Where our day before had felt effortless, this day brought us a sense of being off. We had a few shots, though none ever felt like they were going to work perfectly. John found us some fish in the morning that veered hard away from the fly when we put it near them, and in the afternoon a number of hard-feeding fish that hid from us in the mud the wind had kicked up. Things were close to working but never did, and by lines out we were frustrated and tense. We knew that we had let this day’s opportunity pass us by, though despite the day’ scores for the rest of the field meant we were in third. Brandon and Nick had caught a pair of fish, pushing them in to the lead, and without any other movements of the field past us we were still behind Don and Mike, one fish away from what John and I affectionately call ‘theoretical first’. Our last day of fishing had to be a good one, and while we were annoyed that we hadn’t converted our second place to first, we were happy to be heading in to the last day in third.

Friday (third and final tournament day)
The final day was windy still, though less than the day prior. We had some clouds to contend with, and while they annoyed us the exchange of ten miles per hour of breeze for a few annoying clouds was, as worst, a wash. John and I entered the last day with a renewed focus, intending to use all we had before the lines out alarm sounded.
At our second spot we had a shot at a single fish on an off angle, and despite the awkward presentation the fish fell in behind the fly and appeared ready to eat. When the fish lost interest I started to pick up to recast, though when the fly accelerated the fish came after it with renewed intent and we left it in play, hoping to come tight on a fish that was now too close for comfort. The fish finally swam off from the boat, unattached, and we kept moving toward the fish we knew we needed.
We had another shot in the morning at a pair of fish, these spooking from the fly as soon as they saw it in the water. Our morning crept into afternoon, and after a few fishless hours we chose to move to places where we had not yet fished, hoping to break the cycle with some new ground.
Our first stop led to nothing, though when John headed to yet another new place we were welcomed by a group of fish as soon as we arrived. We had to make a fast cast to the group as they swam by us, and while this was far from a perfect opportunity we were able to elicit a hard follow and a gut-wrenching wiggle from a large fish in the school. We were shocked that we weren’t tight to the fish when it stopped, and while this fish ran off with the rest of the school another came in hard behind the fly, also shuddering on a hard stop behind the fly. Unbelievably we were not tight to this fish either, which was as painful as it was surprising, and we kept on in this new area as we processed the near miss.
We didn’t find anything for nearly an hour, and when the rain moved us around we ended near where we had found the greatest number of fish the day before. The rain and clouds had moved in on us at this point, and while we weren’t in a position to have great fishing we were also boxed in: anywhere nearby would be affected by the same weather that had us in its grips, and at least where we were had recently proved to be worthwhile. In the rain we sat, hoping for a fish to swim by close enough for a shot.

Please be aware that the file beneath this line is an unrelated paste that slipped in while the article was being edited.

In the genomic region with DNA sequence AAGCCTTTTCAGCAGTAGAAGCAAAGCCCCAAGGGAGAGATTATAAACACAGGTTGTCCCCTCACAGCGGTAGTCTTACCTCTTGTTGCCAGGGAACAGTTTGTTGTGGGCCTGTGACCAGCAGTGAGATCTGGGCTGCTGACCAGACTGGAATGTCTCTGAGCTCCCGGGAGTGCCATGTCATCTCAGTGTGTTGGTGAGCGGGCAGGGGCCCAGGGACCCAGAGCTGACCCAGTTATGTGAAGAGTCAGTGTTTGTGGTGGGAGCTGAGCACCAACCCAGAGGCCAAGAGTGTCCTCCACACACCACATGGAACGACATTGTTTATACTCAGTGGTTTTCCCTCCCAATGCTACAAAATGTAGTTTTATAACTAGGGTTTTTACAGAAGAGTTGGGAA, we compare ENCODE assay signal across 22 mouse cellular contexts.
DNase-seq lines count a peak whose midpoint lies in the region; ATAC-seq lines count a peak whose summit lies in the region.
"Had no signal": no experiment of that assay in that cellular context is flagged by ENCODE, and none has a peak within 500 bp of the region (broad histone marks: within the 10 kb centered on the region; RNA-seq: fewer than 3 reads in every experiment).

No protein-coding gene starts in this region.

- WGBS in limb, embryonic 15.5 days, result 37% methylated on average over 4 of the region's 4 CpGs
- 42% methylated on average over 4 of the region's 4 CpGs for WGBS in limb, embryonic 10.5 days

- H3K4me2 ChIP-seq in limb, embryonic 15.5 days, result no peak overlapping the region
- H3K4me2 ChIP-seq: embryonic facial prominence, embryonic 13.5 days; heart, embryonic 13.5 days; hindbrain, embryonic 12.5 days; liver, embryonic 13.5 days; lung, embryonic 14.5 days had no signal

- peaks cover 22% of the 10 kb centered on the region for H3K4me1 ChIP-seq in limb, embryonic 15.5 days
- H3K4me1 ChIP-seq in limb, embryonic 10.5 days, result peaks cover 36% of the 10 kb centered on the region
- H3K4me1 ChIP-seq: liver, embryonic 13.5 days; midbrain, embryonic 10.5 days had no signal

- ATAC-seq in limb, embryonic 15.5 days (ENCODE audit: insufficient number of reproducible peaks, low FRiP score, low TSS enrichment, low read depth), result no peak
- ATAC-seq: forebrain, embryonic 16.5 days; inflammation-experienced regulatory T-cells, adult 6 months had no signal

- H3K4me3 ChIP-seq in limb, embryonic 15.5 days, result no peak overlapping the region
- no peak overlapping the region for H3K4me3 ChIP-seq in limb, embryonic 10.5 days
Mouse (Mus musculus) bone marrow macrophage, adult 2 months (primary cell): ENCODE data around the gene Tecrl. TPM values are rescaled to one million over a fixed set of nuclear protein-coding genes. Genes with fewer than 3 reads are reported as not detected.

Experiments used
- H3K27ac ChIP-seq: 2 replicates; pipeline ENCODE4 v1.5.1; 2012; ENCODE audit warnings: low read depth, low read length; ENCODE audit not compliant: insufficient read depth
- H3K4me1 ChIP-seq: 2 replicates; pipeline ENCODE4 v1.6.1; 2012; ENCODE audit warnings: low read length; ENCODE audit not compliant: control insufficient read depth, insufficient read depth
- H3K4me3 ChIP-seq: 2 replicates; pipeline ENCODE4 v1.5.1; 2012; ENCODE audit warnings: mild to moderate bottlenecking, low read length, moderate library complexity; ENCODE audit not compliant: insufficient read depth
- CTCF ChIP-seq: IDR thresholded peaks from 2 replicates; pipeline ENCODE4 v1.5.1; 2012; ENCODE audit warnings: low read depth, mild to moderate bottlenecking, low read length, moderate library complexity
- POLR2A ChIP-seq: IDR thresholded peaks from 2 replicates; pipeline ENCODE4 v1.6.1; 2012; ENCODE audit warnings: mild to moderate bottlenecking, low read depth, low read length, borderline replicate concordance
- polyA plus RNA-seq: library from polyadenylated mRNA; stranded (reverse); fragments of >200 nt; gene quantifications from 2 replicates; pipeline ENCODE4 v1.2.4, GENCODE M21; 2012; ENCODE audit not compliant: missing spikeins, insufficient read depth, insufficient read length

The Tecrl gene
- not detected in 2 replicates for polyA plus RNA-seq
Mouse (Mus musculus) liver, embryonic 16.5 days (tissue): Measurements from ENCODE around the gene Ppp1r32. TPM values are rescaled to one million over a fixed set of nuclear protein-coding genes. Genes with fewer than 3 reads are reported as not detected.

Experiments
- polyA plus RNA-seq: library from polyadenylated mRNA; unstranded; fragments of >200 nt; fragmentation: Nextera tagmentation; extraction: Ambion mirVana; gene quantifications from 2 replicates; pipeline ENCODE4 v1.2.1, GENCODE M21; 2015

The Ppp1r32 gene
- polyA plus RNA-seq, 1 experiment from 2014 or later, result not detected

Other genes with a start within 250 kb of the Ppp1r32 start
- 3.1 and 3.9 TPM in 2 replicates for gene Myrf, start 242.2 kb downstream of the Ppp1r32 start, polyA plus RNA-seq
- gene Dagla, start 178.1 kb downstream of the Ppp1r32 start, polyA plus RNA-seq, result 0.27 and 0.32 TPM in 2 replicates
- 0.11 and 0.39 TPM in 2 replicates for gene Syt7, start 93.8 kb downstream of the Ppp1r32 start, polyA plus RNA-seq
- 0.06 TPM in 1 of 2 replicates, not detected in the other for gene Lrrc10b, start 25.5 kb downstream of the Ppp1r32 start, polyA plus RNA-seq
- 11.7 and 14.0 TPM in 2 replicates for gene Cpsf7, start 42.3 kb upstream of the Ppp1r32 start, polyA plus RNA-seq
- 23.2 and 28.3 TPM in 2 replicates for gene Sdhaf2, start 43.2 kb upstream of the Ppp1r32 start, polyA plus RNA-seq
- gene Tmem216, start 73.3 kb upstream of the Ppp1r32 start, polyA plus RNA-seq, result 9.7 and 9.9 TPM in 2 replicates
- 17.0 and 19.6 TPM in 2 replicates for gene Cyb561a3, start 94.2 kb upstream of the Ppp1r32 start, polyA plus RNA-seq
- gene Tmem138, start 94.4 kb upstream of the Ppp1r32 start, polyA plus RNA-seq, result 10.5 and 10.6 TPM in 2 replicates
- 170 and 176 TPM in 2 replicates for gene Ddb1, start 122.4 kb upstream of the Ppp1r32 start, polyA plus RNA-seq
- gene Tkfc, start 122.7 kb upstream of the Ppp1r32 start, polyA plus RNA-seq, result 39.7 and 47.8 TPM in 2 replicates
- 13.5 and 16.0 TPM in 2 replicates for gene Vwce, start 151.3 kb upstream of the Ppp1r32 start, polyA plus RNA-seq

In 30 minutes the unthinkable happened–a large single fish took slowly towards us, and we got a cast in front of it. In this weather, where we were, I could think of no higher probability shot. The fish disagreed, however, and as soon as it saw the fly it swerved hard away and towards deeper water. We had one more shot (crazy, I know) in the rain before it let up and let us slide around normally, and we had two shots at what I can only imagine was the same school of fish before lines out. The first was with 20 minutes to go, and the fish looked at the fly before spooking off. The second was under more control, just minutes before the end of fishing hours, and this time the small group of permit followed the fly to the bottom and tangled around it, giving every indication that our next strip was going to be a connection. Not one made the mistake we requested, however, and once these fish fell to deeper water we were as fishless as we could be. We fished for the remaining minutes until the alarm sounded, then sat down and took a break before heading back to check in.

There we found that we were no longer in third, though that was the only hardware shuffle the last day had brought with it. Brandon Cyr and Nick Labadie retained their lead with another fish on the final day, and Don and Mike kept on in second with their two fish from the first day, one of which took honors for largest permit. Third was taken by Kat Vallilee (my wife, for those that aren’t already aware of that fact) and Doug Kilpatrick, and we were in some non-trophy-bearing position behind them.

I’m incredibly happy for Brandon Cyr and Nick Labadie, two of my greatest friends and both guides that I hold in the highest regard. They worked hard to win this thing, and I have nothing but respect for their efforts. I also want to tip my hat to Kat and Doug Kilpatrick, who came on strong after a tough day one. Of course, the IGFA deserves thanks for their efforts at making this event worthwhile, and I look forward to fishing it many years to come.

The Bahamas trip we were scheduled to take has been postponed, and I’ll have more to report soon.

More to come,


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Nathaniel Linville